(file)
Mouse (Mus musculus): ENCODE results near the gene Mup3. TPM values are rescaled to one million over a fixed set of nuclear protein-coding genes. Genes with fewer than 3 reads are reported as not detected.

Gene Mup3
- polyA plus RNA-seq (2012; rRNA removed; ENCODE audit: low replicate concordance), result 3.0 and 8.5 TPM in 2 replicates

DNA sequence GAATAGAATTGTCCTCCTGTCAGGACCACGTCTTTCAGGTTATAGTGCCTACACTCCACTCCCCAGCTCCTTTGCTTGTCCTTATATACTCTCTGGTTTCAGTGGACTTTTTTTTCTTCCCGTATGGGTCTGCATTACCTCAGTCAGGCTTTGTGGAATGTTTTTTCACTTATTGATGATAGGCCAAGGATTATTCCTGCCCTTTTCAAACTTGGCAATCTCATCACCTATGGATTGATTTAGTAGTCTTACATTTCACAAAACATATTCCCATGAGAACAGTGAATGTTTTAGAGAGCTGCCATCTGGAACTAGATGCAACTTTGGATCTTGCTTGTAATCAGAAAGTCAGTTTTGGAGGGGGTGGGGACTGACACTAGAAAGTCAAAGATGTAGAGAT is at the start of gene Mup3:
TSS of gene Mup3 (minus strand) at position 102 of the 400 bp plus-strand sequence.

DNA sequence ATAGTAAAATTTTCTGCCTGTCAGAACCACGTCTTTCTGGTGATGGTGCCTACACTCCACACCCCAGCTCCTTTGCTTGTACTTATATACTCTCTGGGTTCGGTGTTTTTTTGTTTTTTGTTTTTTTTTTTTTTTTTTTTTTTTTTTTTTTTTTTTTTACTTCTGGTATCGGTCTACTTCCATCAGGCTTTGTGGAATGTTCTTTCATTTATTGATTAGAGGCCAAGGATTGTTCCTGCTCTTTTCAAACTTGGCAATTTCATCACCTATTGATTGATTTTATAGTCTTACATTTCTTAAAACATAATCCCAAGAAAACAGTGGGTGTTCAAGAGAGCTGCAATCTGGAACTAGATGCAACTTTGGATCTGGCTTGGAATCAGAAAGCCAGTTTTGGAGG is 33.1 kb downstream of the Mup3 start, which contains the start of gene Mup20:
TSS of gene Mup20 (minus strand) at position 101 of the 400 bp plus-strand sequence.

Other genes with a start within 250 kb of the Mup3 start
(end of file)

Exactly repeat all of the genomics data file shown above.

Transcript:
Mouse (Mus musculus): ENCODE results near the gene Mup3. TPM values are rescaled to one million over a fixed set of nuclear protein-coding genes. Genes with fewer than 3 reads are reported as not detected.

Gene Mup3
- polyA plus RNA-seq (2012; rRNA removed; ENCODE audit: low replicate concordance), result 3.0 and 8.5 TPM in 2 replicates

DNA sequence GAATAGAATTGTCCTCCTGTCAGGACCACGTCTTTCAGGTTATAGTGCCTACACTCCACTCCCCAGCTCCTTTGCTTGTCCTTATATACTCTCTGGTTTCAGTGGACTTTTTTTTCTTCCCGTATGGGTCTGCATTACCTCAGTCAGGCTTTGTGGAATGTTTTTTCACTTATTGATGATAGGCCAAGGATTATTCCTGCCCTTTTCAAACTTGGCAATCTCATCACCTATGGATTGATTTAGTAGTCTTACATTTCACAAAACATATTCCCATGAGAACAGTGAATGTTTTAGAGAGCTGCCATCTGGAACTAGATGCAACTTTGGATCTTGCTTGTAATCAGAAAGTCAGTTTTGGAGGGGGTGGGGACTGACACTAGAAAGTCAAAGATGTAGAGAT is at the start of gene Mup3:
TSS of gene Mup3 (minus strand) at position 102 of the 400 bp plus-strand sequence.

DNA sequence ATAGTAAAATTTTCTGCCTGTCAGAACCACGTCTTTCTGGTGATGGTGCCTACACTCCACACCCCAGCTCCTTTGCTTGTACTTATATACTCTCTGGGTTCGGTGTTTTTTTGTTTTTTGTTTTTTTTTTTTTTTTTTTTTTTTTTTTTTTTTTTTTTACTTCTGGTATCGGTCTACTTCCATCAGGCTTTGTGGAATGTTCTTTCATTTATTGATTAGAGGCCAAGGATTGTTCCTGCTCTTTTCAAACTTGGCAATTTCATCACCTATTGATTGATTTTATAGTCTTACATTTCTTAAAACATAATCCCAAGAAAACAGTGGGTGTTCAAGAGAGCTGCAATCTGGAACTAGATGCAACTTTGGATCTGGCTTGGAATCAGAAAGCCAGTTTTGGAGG is 33.1 kb downstream of the Mup3 start, which contains the start of gene Mup20:
TSS of gene Mup20 (minus strand) at position 101 of the 400 bp plus-strand sequence.

Other genes with a start within 250 kb of the Mup3 start